The Abako deputies, who had hitherto formed part of the government’s majority, walked out of the Chamber during the debate on Leopoldville’s status; their commitment to opposition was confirmed by the proclamation of martial law in the capital to cope with bands of brigands who were engaging in affrays in the streets. Bolikango was able to persuade them, states’ righters by creed, to unite with the remaining supporters of the late Patrice Lumumba and Antoine Gizenga, the principal advocates of a centralized form of government, and with Conakat, the extreme states’ rights party of Katanga’s Moise Tshombe.
Various other small groups which had not been satisfied with office since Adoula had set an example of i economy and austerity by drastically slimming his Cabinet added their votes to what appeared to be the winning combination.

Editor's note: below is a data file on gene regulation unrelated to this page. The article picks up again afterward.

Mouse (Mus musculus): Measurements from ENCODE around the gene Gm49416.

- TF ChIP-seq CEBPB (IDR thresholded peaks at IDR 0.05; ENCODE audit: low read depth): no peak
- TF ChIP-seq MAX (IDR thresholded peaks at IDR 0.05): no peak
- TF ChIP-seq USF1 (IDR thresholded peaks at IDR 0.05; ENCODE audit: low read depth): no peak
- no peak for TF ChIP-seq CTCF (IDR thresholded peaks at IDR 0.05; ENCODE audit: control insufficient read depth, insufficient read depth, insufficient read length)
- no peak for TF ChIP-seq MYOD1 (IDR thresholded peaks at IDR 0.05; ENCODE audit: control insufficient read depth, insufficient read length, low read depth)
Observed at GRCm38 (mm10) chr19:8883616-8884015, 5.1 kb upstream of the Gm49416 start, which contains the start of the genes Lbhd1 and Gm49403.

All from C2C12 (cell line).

Adoula showed suppleness but also determination and strength. It is easy to see now that this paid off, but at the time of the maximum political pressure on him last November he did not know for certain that the UN would shortly deal decisively with the Katangese secession. Backpedaling over martial law, Adoula yielded nothing over the “neutralizing” of Léopoldville. The scandal of rival politicians intimidating the Assembly by armed supporters of their own tribe had to be forever banished. The government withstood the food boycott of the capital organized by Kongo Central. The West Germans and Americans airlifted emergency supplies, the Bakongo were talked into removing their roadblocks, the Otraco strike was smashed by the arrest of its leaders.
Jean Bolikango boasted that he alone could resolve the issue of Katanga by sitting “Bantu fashion with legs out stretched,” around a table with Tshombe. Much cant has been talked about the superior insight of one Bantu African into the thought processes of another. The same Congolese personalities who were seriously underestimated by the whites because of their lack of conformity with non Congolese stereotypes were just as seriously underestimated by other Africans—General Mobutu being the outstanding example. The same Congolese politicians who baffled, infuriated, and frustrated non-African negotiators—Moise Tshombe, above all—produced the same effects on the Africans, like Robert Gardiner and Eliud Mathu, who took over.